Religious Leaders of the Boston-Edison Historic District
Rabbi Morris Adler
Morris Adler, the son of a Rabbi, was born in Russia and came to the United States as a boy in 1913. He served in Buffalo and then in 1938, accepted the pulpit of Shaare Zedek in Detroit. Except for a stint in the US Army in WWII, Adler stayed with Shaare Zedek for the rest of his life. During his tenure, the congregation grew to one of the largest in the world. Adler was a good friend of Walter Reuther, and as a chairman of the Public Review Board of the United Auto Workers. In 1966, Adler was killed during Sabbath service in his synagogue by a mentally ill youth. Morris Adler lived at 2062 Edison in the 1950s.
Rev. Henry Hitt Crane
Henry Hitt Crane was born in Illinois, and completed his theological education in Boston in 1916. He served as a chaplain in WWI, an experience which prompted him to become a pacifist. He had a reputation as an excellent public speaker, and served in a number of large Methodist churches. In 1938, Crane came to Detroit to become minister of the Central Methodist Church, a position which he held for twenty years. In addition to his pacifism, Crane was a leading supporter of racial equality, civil liberties, and workers' rights. Henry Hitt Crane lived at 671 Edison from the late 1940s though the 1970s.
Rabbi Leo M. Franklin
Leo M. Franklin was born in 1870 and ordained in 1892 by the Hebrew Union College in Cincinnati. He served as rabbi of Congregation Temple Israel from 1892-1899, where he gained a reputation as an eloquent and idealistic preacher. In 1899, he began his career as Rabbi of Temple Beth El, a post he held until 1941. Temple Beth El was Michigan's first Jewish congregation, founded in 1850, and Franklin was the eleventh rabbi to serve. Franklin, however, set out to revitalize Judaism in his congregation. He is credited with inspiring congregational participation and turning the small Temple into a thriving organization. He organized the children's choir, the children's Sabbath morning service, Bible classes for young people, a Women's Auxiliary, a Young People's Society, and the publication of a regular Temple Bulletin.
Rabbi Franklin's activities were not confined to the pulpit. He was the Jewish Ambassador to the community. He oversaw the organization of United Jewish Charities, Detroit's first umbrella philanthropic group. His philosophy was a reflection of the classic goals of classical Reform Judaism: to integrate Jews into the American Community, so that they might be considered as Americans who believe in and practice the Jewish Faith. He was a good friend of his neighbor Henry Ford, who earlier in life had been anti-Semitic, and greatly influenced Ford's thinking.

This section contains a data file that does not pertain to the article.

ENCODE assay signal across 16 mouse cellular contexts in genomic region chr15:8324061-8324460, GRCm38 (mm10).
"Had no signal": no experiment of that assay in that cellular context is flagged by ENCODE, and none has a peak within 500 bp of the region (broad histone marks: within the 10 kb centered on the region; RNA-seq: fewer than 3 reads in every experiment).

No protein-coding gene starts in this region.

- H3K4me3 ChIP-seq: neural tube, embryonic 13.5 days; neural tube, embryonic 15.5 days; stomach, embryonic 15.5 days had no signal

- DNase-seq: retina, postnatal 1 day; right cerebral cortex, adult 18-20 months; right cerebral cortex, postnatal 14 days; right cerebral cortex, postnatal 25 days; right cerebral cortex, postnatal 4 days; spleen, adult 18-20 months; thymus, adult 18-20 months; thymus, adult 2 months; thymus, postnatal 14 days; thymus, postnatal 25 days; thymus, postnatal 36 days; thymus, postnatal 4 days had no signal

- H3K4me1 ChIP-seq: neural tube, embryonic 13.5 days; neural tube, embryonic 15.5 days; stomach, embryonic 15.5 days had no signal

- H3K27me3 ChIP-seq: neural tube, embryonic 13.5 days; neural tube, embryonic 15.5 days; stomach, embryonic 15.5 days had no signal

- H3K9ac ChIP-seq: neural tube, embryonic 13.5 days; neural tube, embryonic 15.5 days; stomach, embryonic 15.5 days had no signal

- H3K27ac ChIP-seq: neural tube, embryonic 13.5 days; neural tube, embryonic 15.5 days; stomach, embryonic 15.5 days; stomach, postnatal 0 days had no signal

Rabbi Leo M. Franklin lived at 26 Edison from the early 1910s until his death in 1948.
Bishop Marshall R. Reed
Marshall R. Reed was born in 1891 in Onsted, Michigan. He was ordained a Deacon of the Methodist Church in 1917 and an Elder in 1918. Reed served as the pastor of various Methodist churches in Michigan for the next 30 years. In 1948, Reed was appointed Bishop of Detroit, a post where he served until 1964. Marshall R. Reed lived at 2224 W. Boston Boulevard during his tenure as Bishop of Detroit. He passed away in 1973.
Rev. Joseph L. Roberts Sr.
Rev. Joseph L. Roberts Sr. was the pastor of the Bethel AME Church in Detroit. He served as the president of the Connectional Council of the African Methodist Episcopal Church. In 1964, Roberts was elected president of the Detroit Council of Churches, the first black pastor to be elected to the position. Rev. Joseph L. Roberts Sr. lived at 641 Edison in the 1950s.
Rev. Joseph L. Roberts Jr.
Rev. Joseph L. Roberts Jr. attended Knoxville College and the Union Theological Seminary in New York City; after graduation he served as pastor of the Weequahic Presbyterian Church in Newark, NJ in 1959. He later served at the Elmwood Presbyterian Chirch in East Orange, NJ, and resigned in 1970 to become the director of the Division of Corporate and Social Mission of the Presbyterian Church in the United States, one of the top five positions in the organization. In 1975, Roberts became the seventh pastor of the Ebeneezer Baptist Church in Atlanta, Georgia, taking the reins from Rev. Martin Luther King Sr. Roberts led the church for 30 years, until 2005. Rev. Joseph L. Roberts Jr. lived at 641 Edison with his father, Rev. Joseph L. Roberts Sr., in the early 1950s.